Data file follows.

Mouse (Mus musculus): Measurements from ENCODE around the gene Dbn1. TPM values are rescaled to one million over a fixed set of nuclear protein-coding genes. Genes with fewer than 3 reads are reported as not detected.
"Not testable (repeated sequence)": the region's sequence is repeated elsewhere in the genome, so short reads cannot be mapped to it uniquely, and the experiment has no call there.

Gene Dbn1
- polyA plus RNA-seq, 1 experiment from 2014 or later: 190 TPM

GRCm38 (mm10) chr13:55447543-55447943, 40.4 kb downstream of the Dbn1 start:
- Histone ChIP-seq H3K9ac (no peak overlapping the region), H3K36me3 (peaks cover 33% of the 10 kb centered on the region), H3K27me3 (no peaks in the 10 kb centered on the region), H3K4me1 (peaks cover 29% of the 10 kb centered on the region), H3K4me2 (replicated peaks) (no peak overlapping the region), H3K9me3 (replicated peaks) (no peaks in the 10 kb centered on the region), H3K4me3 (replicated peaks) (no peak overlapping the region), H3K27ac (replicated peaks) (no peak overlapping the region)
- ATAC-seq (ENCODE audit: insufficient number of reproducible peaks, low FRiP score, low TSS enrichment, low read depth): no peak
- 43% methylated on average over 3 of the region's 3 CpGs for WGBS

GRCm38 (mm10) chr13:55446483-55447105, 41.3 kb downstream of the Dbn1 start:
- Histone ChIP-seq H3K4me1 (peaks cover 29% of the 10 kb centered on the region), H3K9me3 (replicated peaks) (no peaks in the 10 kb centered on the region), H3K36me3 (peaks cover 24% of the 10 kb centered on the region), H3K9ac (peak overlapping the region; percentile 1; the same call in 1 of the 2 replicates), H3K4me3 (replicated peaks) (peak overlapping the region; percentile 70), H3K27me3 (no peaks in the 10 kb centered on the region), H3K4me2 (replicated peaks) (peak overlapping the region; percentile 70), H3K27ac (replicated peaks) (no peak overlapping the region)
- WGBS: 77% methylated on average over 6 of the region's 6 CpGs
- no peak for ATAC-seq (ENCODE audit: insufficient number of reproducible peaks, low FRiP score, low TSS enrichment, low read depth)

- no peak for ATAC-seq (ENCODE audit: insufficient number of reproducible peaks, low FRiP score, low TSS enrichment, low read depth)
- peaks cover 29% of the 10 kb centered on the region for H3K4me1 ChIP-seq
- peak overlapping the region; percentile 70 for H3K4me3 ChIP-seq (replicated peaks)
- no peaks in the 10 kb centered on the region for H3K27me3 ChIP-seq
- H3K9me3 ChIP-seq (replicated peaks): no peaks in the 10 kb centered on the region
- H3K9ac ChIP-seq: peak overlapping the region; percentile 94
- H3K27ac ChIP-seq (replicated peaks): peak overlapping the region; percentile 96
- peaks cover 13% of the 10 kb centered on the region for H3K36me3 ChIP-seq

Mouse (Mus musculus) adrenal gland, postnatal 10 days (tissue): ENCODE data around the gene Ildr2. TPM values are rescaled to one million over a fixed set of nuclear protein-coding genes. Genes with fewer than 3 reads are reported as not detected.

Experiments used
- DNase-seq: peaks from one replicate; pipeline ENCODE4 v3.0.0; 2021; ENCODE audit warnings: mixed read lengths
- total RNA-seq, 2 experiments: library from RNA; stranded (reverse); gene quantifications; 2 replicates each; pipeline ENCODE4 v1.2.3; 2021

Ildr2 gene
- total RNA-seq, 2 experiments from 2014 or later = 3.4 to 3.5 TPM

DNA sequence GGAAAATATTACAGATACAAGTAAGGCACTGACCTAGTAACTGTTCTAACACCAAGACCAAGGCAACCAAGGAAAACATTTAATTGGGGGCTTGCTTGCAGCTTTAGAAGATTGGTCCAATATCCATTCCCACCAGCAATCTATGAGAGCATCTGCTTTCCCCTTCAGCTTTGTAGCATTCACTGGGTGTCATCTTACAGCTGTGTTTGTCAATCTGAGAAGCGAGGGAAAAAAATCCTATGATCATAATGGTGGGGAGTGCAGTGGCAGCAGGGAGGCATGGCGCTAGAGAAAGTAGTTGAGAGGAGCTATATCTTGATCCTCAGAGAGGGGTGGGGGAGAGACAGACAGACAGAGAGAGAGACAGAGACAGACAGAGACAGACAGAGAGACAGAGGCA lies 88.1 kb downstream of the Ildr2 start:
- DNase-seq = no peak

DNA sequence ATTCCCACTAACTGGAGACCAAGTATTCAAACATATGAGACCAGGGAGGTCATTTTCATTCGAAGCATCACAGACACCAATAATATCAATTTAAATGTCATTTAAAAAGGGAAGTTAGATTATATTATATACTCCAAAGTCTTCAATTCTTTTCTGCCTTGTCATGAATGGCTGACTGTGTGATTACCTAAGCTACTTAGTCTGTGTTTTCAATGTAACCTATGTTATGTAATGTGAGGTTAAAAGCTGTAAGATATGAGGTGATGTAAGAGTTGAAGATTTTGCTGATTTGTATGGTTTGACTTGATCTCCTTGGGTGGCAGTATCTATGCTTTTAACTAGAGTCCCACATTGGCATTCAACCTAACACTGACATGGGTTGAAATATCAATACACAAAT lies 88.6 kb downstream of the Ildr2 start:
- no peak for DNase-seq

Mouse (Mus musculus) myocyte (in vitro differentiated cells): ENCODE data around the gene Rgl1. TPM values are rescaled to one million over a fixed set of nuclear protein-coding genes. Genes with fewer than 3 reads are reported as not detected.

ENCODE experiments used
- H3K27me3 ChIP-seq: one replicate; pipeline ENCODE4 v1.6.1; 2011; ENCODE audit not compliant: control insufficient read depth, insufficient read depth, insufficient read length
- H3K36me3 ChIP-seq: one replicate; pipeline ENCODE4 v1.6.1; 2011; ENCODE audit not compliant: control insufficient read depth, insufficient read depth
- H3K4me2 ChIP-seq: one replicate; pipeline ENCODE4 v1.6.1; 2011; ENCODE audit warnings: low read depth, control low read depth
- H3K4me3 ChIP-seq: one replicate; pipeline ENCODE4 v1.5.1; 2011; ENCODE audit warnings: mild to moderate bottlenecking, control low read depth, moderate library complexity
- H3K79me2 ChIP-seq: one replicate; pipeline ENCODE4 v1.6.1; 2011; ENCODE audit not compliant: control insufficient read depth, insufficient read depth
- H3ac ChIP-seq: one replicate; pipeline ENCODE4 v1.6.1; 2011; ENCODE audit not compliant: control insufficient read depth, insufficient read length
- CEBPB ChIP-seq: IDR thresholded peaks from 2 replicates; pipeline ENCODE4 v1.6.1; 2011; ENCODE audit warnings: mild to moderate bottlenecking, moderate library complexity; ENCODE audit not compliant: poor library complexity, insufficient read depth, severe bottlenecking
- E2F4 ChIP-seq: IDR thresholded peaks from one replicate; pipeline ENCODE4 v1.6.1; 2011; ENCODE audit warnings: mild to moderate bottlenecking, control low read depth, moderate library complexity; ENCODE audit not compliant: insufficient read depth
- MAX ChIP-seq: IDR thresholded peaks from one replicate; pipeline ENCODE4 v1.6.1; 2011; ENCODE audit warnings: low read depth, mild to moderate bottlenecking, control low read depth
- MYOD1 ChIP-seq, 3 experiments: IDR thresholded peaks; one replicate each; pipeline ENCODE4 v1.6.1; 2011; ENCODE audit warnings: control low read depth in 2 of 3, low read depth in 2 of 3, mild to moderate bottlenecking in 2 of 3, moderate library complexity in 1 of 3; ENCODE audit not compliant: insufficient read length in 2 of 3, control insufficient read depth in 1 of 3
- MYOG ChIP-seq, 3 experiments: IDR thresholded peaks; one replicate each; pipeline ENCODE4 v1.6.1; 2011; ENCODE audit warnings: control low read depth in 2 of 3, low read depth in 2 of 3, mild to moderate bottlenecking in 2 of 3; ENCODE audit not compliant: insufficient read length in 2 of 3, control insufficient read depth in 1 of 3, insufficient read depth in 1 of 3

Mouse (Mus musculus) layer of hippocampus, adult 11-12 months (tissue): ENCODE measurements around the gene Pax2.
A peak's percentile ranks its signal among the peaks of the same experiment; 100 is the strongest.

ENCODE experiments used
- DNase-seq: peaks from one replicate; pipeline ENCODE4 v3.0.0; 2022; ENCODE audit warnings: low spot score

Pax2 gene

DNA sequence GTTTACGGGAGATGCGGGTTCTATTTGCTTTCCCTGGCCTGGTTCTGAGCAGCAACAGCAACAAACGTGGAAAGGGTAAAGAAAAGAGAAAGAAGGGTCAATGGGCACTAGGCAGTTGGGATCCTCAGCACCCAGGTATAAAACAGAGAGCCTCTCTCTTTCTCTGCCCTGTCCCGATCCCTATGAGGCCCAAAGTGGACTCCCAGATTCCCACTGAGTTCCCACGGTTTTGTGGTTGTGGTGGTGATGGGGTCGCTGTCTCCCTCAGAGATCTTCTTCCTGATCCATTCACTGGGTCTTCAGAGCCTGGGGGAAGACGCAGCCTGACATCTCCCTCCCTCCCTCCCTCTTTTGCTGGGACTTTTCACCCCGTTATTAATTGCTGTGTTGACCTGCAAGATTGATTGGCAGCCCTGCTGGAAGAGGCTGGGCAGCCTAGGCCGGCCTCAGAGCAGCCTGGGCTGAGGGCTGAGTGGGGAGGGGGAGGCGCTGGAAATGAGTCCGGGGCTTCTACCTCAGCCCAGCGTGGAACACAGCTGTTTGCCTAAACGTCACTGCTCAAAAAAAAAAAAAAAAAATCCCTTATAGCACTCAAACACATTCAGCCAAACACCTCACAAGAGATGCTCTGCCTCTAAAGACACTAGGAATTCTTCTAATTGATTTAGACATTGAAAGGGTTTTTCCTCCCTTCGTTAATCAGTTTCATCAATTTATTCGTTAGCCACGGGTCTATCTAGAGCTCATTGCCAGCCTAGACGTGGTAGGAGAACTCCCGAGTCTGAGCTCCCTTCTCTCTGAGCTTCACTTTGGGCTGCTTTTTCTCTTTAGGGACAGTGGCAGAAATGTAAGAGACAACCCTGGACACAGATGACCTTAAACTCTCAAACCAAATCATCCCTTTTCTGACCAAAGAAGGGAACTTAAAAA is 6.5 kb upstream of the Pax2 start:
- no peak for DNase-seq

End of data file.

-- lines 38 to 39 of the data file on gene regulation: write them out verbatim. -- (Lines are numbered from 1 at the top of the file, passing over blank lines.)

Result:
- H3ac ChIP-seq: one replicate; pipeline ENCODE4 v1.6.1; 2011; ENCODE audit not compliant: control insufficient read depth, insufficient read length
- CEBPB ChIP-seq: IDR thresholded peaks from 2 replicates; pipeline ENCODE4 v1.6.1; 2011; ENCODE audit warnings: mild to moderate bottlenecking, moderate library complexity; ENCODE audit not compliant: poor library complexity, insufficient read depth, severe bottlenecking